The FSCC was first organized by stamp collectors in October 1994 as the Manila Stamp Collectors’ Club aimed at catering to beginners and intermediates at the hobby.

It was later renamed as the FSCC in January 2000 and has some 70 active members to date.

The Philippine postal heritage walking tour kicked off at the Aduana or the Customs House, where goods including mails were brought from overseas and declared.

Aduana ruins

What could be seen now of the then “Intendencia” is its ruins at the heart of Intramuros. The building was built from 1823 to 1829 , was demolished in 1872, and a new one replaced it four years after to house the customs offices, the Intendencia General de Hacienda (Central Administration), the treasury, as well as the casa moneda (mint).

First day cover of the Intendencia building circa 1974 -25th anniversary of the Central Bank of the Philippines

It was destroyed by American artillery in 1945 and was restored and used by the Central Bank of the Philippines, the national treasury, and the Commission on Elections until it was completely ravaged by a fire in 1979.

The Puerta Isabel II monument and gate is marked by the bronze statue of the Spanish queen which was first erected near the Teatro Alfonso XII (now the Metropolitan Theater) in Arroceros (now Plaza Lawton) on July 14, 1860.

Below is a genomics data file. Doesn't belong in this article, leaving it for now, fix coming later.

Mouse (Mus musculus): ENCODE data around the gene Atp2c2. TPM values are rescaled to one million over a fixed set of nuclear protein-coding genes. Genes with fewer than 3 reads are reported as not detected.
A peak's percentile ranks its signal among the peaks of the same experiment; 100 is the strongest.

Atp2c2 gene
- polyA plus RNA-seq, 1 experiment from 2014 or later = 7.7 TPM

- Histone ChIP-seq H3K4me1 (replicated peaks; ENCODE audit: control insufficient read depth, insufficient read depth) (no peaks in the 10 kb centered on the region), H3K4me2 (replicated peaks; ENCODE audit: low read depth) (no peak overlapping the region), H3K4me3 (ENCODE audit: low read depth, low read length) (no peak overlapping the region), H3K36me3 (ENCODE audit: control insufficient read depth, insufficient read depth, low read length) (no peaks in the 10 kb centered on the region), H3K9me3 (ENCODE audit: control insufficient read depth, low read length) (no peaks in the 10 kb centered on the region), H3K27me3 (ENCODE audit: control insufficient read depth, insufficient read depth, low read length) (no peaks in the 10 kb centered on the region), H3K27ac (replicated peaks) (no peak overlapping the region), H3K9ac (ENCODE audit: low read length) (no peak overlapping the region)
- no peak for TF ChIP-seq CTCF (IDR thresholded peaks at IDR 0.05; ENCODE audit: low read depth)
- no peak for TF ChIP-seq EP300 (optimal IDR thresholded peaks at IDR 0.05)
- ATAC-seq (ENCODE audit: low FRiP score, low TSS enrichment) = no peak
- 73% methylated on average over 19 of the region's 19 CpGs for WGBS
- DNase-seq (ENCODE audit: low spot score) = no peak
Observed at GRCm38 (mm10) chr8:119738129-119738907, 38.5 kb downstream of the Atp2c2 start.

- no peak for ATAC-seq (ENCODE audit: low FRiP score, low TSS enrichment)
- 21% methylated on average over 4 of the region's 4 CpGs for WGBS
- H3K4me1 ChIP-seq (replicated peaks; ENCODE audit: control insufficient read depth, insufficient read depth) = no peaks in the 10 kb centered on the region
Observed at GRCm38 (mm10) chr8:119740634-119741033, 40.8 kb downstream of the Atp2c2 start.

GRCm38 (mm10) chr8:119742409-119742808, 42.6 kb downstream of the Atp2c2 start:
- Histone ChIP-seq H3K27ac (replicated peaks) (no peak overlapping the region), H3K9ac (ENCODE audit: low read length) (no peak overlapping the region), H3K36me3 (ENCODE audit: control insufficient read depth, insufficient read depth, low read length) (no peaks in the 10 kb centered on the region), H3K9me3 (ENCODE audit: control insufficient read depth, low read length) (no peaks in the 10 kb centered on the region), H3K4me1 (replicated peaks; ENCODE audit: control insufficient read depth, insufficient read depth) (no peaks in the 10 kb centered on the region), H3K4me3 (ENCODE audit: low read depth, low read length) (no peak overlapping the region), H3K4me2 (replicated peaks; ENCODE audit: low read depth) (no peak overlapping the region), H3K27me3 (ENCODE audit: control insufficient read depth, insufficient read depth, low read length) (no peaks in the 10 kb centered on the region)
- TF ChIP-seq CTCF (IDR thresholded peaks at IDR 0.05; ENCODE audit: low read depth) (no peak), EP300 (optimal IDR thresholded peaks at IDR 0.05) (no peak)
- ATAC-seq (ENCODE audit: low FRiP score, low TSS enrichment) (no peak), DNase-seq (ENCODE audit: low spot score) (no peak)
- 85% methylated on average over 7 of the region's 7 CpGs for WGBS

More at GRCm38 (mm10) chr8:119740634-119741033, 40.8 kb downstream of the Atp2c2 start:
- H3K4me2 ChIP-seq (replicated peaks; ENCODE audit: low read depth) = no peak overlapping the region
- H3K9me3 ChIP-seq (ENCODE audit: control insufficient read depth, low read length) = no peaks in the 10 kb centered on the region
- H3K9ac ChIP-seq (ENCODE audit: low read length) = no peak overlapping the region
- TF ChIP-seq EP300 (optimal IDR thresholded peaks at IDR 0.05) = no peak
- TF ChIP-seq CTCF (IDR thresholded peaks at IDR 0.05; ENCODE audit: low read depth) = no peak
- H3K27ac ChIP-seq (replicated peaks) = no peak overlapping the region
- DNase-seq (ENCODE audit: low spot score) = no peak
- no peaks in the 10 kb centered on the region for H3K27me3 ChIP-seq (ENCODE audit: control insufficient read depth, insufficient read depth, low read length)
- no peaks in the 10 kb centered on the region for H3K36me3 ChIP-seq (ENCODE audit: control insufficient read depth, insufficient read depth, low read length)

Moves to dismantle the statue after the queen’s downfall was thwarted by a sympathizer who hid the monument in his home.

Puerta Isabel II gate and monument

In 1896, the statue resurfaced and was erected in front of the Malate Church for some 70 years until Typhoon “Yoling” (international code name Patsy) toppled the statue. It was only in 1975 during the visit of then Prince and now King Juan Carlos of Spain that the monument was erected on its present site.

Reina Isabel II of Spain- portrait and stamp issued in 1854

Liwasang Bonifacio was also part of the itinerary. The park which is known as the venue for most rallies used to be known as Plaza Lawton until it was renamed in the 1960s after the Plebeian hero Andres Bonifacio.